I have said that you should list achievements, hobbies etc. but it is important for you to know when enough is enough (ah Barbra…. but I’m getting carried away). If you’ve never had a job, then listing all you did at school is a good way to emphasise your versatility. But if you’re already 25, have had 4 different jobs and graduated years ago, don’t overdo it. List main items (like the society you led, or the dissertation you wrote), but lose the ‘I was student representative in year 9′. If you’re ever asked you can always add this to the conversation.
6. Alter CVs so they are tailor-made for each job you apply for
I’m not necessarily saying you need four different CVs, but every time you send one, know what to cut out and what to leave in. If you’re going for a job in retail, there’s no need to explain your inherent interest in 17th century French literature. But if you’re trying to work in a library, that information can guarantee you an interview. Put certain information forward if you know it’s a requirement for the job, and feel free to leave out something that has no relevance.
7. A cover letter complements the CV; it doesn’t replace it.
When you email a possible employer, don’t just send a generic “here is my CV” email. Write a nice letter where you explain why you’re interested in the job (or internship), why you think you’d be well-suited for it and what your interest in the company is. Then you use this space to expand on things you put in your CV, so feel free to shorten them there if you’re going to explain more in the letter. Expand the “I interned at Elle for a week” to “I learned how stressful it can be to run a magazine, how useful team work and communication are when deadlines are looming; and when given a task I always performed it at the best of my abilities.”
8. Develop different sections and play with fonts and layout
Please don’t print your CV on bright pink paper like Elle Woods did in Legally Blonde and don’t use font size 18. It’s necessary for your CV to show structure. Having various sections like Education, Work Experience, Jobs, Extra-Curricular Activities, etc. makes it easier for the person reading it to find what they’re looking for. Give those titles a colour (a dark red or navy will do) and make them bold. When you give information about a job, write the title in italics, put the dates in brackets then indent to describe what you did. Your CV will look neater and make it easy to skim-read at first glance.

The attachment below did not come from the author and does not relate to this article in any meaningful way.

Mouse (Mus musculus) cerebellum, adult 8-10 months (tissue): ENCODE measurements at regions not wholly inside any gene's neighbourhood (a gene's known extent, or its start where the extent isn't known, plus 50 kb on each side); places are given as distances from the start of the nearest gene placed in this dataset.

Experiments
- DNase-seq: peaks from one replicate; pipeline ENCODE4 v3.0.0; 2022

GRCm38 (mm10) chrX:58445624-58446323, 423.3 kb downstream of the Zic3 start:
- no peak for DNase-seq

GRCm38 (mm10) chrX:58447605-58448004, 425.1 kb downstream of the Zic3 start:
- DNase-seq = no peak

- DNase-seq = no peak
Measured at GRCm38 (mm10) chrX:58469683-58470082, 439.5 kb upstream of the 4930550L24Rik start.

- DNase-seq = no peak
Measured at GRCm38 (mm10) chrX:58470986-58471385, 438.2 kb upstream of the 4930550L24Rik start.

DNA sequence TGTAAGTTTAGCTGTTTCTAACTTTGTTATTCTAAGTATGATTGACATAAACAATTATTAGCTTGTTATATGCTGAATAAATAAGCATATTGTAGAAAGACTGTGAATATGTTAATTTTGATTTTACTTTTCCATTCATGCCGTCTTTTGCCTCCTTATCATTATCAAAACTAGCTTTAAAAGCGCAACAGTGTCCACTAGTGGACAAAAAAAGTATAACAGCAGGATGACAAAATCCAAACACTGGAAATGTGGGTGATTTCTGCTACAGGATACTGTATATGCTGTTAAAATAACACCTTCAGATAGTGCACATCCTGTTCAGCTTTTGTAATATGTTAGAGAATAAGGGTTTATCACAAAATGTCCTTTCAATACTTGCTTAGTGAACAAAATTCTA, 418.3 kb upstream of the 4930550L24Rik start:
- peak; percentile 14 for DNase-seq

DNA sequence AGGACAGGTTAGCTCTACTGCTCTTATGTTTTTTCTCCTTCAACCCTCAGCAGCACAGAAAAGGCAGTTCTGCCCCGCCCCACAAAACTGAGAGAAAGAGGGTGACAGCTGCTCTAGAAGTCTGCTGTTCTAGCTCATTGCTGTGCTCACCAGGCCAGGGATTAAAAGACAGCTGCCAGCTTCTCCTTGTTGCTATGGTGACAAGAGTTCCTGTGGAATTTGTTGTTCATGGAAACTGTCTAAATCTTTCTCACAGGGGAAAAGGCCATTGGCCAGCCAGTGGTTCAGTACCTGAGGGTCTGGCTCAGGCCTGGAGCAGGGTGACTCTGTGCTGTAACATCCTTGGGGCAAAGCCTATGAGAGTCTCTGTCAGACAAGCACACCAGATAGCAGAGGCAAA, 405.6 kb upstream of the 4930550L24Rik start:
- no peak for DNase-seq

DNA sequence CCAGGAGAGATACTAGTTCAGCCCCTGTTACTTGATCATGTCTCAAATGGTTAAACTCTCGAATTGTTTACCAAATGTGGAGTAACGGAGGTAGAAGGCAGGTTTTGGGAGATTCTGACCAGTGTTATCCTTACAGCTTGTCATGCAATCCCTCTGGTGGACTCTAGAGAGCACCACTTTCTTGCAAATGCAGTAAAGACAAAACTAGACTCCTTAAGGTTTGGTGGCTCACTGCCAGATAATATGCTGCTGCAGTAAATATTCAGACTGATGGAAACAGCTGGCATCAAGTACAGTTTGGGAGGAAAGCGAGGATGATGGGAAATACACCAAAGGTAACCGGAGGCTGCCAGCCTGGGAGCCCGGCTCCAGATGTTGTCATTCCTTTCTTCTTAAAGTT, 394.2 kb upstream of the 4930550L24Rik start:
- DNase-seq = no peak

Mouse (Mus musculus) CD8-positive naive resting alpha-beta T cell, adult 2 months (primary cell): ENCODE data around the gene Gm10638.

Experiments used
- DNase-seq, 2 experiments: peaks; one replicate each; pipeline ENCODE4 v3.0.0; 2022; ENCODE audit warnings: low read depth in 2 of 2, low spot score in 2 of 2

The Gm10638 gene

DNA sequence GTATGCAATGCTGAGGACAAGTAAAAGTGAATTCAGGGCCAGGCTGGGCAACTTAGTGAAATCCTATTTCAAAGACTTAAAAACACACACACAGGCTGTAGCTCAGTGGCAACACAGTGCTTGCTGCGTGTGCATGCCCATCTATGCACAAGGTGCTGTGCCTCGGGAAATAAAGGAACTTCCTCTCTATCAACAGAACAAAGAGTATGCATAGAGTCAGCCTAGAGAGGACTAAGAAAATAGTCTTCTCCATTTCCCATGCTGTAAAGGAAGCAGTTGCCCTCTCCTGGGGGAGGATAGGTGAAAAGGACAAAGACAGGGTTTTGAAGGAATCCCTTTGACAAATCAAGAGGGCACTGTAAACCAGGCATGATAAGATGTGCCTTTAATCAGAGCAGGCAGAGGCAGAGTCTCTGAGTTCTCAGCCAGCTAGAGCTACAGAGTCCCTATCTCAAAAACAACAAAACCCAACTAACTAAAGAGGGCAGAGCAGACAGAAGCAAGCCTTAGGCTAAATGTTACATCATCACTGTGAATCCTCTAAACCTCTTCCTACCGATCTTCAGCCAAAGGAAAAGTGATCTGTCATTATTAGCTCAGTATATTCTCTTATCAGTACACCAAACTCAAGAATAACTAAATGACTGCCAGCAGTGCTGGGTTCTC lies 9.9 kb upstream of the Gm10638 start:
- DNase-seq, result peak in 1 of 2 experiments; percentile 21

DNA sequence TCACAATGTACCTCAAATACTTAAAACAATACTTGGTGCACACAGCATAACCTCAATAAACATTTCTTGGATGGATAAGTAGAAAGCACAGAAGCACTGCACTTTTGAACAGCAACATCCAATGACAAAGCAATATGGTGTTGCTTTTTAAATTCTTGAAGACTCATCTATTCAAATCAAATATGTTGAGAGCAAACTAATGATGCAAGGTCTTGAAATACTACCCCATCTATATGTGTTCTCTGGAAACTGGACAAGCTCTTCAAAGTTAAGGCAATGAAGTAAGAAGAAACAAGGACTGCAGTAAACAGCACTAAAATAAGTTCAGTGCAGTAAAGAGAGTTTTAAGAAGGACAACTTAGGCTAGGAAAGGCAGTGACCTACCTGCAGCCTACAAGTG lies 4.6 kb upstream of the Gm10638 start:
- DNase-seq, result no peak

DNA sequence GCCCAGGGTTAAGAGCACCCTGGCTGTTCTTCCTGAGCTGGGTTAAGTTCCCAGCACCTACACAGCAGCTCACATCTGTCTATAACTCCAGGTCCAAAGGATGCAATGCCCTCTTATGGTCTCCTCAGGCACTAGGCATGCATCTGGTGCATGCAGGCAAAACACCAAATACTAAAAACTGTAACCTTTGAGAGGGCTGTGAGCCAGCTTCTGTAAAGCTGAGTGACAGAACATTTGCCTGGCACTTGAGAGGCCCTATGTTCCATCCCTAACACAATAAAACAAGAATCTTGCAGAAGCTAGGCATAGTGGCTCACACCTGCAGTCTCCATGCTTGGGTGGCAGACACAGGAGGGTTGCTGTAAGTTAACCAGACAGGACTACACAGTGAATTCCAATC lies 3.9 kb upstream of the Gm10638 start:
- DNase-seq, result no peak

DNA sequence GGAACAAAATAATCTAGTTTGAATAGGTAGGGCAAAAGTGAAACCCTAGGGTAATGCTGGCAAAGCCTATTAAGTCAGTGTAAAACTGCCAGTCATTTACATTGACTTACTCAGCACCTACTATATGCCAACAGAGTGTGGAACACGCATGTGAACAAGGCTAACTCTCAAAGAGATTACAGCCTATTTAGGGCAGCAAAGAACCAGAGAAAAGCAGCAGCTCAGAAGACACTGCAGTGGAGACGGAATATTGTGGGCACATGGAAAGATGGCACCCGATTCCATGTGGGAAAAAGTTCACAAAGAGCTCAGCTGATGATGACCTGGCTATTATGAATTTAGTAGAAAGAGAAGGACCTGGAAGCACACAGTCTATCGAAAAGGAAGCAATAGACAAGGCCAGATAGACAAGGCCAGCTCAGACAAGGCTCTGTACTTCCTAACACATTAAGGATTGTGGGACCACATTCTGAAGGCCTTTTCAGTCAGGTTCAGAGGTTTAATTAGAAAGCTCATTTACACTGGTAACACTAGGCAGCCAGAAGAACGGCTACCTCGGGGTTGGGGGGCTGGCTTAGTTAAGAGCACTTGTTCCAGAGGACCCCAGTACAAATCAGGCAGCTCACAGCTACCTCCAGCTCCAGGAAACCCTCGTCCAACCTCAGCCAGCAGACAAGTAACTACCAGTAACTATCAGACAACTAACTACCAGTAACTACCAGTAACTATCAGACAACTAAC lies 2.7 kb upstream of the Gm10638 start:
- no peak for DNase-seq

9. When mailing possible employers, always sound friendly.
The written word lacks body language to back up what we mean, so it can cause issues. Write “please”, “thank you” and “sorry” at will, and watch out for sentences that can pass as rude such as: :I haven’t heard from you in a while” or “Did you not get my CV?” You’re allowed to chase up someone if they haven’t gotten back to you and you emailed your CV. You can write again after two weeks of sending it and if you mailed it and haven’t heard back after a month, follow up with a phone call. The telephone is still the fastest way to speak to someone and sometimes secretaries or receptionists are more than willing to pass you on to someone in charge or to provide you with more accurate information about whom to contact.
10. Last but not least… NO TYPOS!
I’m currently on an internship at a radio station which gets plenty of CVs every day. Let me tell you that if there is even ONE SINGLE mistake in the email or the CV, you will not get an answer. Not proofreading (especially when you have word and possibly a friend somewhere) shows that you lack maturity, but also that you’re sloppy in what you do. An employer wants a responsible adult, not a mouthy teenager who writes “cnt wait to hr bk frm u abt the job”.
I hope this information helps and if you have any questions, may I suggest you ask everyone you know with a job. They’ll know exactly what you mean.
Images from: amazon.co.uk; wikimedia.org; bodyandsoulcharity.org; greexplorer.com